When Crow Wing County's new comprehensive plan was pitched to county residents last summer two concerns were heard at all six meetings: protect our natural resources and preserve our rural character.
But how? The county added 5,046 permanent homes between 1990 and 2000, with 71 percent being new homes and 15 percent being upgrades of summer cabins. The county's population is expected to jump from 55,000 to 90,000 in 25 years -- numbers that present a tough challenge to county planners seeking to balance new growth with preservation of the open spaces people come here for.
Land, as the saying goes, is one thing they're not making any more of. Ditto for clean water and fresh air. The new county plan and how it addresses growth, therefore, is key to how Crow Wing County's open spaces will look like in 20 years.
"It's really difficult to balance everyone's needs," county planner Bonnie Finnerty said. "People say we should preserve large tracts of undeveloped land, yet most people can't afford them. So what do we do? Give everybody their five acres and when it's all gone say, 'Sorry, we don't have any land left?'"
Nobody knows if the new county plan will succeed in protecting our natural resources. But everyone agrees the county must step up enforcement of ordinances pertaining to growth, Finnerty said. "That's the key -- updating the ordinances," she said.
The former county plan, developed in 1994, "kind of sat on the shelf," Finnerty said, as it lacked a schedule for implementation. County ordinances weren't updated. Most were written in the 1970s -- an ice age ago in Crow Wing County terms.
"Knowing that happened last time," Finnerty said, "the key to this new plan will be an implementation schedule that show who's accountable for doing what."
At the public meetings participants said the county is not consistent in enforcing zoning laws. Ordinances will shape the growth of the county. Consistent enforcement will be important to the success of the new plan, Finnerty said..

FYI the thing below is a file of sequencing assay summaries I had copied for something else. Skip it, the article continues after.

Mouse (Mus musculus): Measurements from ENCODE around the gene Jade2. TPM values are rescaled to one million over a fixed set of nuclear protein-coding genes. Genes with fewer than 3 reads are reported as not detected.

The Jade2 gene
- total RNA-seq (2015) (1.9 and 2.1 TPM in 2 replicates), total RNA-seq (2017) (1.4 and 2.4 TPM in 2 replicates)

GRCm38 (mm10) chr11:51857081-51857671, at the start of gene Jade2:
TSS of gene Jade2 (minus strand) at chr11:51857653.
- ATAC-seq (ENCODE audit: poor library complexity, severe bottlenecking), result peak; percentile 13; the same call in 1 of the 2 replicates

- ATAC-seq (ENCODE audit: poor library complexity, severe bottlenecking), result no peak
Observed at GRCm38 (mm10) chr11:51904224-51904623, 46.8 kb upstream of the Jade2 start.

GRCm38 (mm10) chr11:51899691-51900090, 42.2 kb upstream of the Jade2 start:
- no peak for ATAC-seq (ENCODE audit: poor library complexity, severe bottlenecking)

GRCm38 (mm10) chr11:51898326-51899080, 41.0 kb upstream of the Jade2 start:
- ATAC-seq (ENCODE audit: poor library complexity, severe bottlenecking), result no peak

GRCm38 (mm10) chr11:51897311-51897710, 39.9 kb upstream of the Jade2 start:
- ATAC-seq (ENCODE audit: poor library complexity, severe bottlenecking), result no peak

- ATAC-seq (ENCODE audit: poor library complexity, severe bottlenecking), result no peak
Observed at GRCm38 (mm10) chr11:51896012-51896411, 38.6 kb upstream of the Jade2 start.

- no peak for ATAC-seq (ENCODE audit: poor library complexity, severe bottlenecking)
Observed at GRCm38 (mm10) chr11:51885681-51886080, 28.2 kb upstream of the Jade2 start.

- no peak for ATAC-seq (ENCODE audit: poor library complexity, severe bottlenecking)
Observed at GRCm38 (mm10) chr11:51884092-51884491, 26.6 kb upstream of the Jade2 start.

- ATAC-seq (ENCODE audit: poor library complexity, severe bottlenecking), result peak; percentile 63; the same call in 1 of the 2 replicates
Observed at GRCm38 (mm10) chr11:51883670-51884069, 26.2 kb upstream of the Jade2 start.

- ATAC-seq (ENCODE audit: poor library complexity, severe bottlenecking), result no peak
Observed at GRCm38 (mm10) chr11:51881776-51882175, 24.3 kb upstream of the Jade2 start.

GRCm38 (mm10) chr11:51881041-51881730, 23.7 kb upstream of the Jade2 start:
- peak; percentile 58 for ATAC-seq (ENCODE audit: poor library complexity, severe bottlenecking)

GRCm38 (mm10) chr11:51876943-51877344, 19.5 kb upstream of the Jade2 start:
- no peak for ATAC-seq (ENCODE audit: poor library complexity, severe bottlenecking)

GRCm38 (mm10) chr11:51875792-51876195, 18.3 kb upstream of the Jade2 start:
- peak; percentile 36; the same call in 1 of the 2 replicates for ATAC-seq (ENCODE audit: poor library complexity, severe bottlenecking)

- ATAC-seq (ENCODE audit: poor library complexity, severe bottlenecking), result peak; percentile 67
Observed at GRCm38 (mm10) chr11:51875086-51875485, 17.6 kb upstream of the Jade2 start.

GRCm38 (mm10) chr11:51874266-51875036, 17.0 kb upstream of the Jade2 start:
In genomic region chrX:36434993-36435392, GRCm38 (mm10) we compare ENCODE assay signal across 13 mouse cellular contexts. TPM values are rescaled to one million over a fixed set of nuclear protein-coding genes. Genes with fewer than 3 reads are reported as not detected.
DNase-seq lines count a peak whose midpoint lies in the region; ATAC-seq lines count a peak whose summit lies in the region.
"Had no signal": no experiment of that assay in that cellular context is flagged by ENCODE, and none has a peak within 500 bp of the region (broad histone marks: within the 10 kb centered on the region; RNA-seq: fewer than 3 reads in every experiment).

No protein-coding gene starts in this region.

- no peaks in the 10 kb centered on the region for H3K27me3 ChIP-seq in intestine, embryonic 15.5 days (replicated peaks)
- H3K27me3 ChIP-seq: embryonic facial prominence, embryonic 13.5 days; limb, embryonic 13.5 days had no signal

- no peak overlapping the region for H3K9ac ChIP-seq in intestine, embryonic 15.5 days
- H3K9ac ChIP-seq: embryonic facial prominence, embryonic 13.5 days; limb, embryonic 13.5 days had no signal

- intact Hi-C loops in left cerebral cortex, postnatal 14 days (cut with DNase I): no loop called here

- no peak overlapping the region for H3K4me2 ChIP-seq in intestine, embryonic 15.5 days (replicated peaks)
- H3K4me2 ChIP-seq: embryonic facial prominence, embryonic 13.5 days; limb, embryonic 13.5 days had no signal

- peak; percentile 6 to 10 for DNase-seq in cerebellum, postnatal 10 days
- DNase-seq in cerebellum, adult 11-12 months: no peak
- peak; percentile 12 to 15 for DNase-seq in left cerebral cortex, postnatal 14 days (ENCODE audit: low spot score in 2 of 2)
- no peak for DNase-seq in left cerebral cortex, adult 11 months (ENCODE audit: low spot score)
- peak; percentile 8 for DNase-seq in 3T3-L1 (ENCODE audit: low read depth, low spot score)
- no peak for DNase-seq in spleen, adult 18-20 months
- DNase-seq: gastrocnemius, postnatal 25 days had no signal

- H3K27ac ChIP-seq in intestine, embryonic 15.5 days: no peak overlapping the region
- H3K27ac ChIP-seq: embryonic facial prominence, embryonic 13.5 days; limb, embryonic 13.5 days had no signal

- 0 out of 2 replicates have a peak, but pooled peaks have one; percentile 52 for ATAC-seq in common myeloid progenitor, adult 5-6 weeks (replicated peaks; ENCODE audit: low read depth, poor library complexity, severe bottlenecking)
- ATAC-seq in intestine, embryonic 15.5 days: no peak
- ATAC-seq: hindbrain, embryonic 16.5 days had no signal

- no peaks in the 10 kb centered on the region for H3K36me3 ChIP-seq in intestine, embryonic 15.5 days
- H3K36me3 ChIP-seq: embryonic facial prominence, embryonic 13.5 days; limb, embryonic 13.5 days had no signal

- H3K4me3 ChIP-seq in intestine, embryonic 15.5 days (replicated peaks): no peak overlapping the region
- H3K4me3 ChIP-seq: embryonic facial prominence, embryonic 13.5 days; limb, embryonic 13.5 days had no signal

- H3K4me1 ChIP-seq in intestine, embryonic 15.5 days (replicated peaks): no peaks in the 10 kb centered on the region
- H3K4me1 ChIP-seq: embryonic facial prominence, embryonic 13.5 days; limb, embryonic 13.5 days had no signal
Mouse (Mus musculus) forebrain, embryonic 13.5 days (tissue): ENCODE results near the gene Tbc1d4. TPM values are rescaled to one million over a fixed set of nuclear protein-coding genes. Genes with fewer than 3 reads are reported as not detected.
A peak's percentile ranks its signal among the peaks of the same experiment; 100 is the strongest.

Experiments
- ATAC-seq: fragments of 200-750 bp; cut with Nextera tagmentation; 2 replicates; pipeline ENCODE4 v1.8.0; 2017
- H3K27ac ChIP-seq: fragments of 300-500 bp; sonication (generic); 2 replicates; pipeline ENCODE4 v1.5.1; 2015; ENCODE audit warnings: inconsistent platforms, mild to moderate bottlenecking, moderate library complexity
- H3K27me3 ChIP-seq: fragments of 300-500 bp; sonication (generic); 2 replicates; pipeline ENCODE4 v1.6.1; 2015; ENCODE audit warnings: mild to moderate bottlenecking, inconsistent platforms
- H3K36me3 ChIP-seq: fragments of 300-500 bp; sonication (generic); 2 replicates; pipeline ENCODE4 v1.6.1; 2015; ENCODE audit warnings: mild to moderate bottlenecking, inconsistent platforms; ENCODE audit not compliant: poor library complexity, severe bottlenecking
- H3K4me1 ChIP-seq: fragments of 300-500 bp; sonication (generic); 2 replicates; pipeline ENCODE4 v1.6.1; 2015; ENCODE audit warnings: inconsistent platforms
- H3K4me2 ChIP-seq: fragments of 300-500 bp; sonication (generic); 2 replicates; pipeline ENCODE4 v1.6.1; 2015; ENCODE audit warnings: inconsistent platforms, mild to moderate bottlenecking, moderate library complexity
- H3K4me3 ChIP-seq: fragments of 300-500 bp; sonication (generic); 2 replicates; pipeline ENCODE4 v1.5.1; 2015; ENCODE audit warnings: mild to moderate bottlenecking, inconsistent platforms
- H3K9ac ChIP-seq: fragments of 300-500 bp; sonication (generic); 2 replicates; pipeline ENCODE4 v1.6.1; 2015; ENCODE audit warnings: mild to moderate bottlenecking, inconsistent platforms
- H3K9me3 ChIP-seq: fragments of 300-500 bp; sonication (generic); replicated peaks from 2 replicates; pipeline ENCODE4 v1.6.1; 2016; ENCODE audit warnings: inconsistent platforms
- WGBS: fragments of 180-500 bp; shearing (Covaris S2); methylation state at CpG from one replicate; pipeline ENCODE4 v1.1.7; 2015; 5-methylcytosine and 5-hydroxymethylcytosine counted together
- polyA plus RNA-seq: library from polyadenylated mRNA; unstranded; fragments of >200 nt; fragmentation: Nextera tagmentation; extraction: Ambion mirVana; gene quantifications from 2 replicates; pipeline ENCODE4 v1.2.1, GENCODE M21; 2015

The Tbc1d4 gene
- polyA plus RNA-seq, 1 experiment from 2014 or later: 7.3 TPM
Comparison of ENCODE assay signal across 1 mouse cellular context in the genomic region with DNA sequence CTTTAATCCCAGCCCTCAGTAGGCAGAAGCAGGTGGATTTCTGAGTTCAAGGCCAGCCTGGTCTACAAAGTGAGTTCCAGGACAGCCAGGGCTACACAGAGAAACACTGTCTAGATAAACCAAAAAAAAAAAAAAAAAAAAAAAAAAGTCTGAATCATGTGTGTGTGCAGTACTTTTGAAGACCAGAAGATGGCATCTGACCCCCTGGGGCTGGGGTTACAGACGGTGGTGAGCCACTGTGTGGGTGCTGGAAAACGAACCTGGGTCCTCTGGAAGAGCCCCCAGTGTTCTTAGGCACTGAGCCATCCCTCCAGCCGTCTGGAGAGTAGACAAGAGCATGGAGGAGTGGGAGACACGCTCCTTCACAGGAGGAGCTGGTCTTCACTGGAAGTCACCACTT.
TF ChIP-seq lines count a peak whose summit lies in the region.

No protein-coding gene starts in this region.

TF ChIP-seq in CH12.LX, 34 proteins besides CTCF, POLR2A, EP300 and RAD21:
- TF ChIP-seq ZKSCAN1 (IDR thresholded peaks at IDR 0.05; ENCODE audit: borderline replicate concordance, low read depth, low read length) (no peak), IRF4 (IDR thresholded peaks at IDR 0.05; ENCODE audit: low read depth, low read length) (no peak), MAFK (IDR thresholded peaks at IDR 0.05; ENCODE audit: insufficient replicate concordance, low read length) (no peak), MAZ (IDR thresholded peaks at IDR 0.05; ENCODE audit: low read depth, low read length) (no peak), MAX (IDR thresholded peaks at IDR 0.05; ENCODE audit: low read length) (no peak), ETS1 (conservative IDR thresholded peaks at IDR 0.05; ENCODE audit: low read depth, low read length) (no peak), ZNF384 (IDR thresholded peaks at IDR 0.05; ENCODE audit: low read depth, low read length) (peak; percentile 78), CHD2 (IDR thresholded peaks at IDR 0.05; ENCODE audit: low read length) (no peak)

Details of the new plan were not disclosed, but Finnerty said not to expect major changes. "There will just be more accountability," she said.
One ordinance that is almost sure to be revised is the ordinance for how land can be sub-divided. The loss of farm land to new housing is occurring at an alarming rate nationwide as well as in Crow Wing County. How many local farmers want to sell land?
"Almost all of them," Finnerty said. "If not now then for their retirement. If we want to prevent having farm land chopped up into housing plots we'll have to find a way to compensate (farmers). We could buy the development rights. There are other tools. We need to update our toolbox."
But the county won't take over private property, Finnerty added, or take public land and make it private. It would appear, then, that if county residents want to preserve large tracts of undeveloped land than they will have to grow accustomed to living closer to their neighbors. Educating people to this need will be vital if the county is to maintain any semblance of a rural place.
"Look at what happened in Washington County," Finnerty said. "Everybody has five acres and a pole barn. The entire landscape is gone. There's nowhere to go."
Finnerty showed a futuristic housing plan that clustered houses on part of a property while leaving the remainder to woods and trails.
"You'd have a sense of community, yet you'd have trails and you wouldn't have neighbors over here," she said, pointing to open land on the plan. "When all the five-acre tracts are gone this will be high demand stuff."
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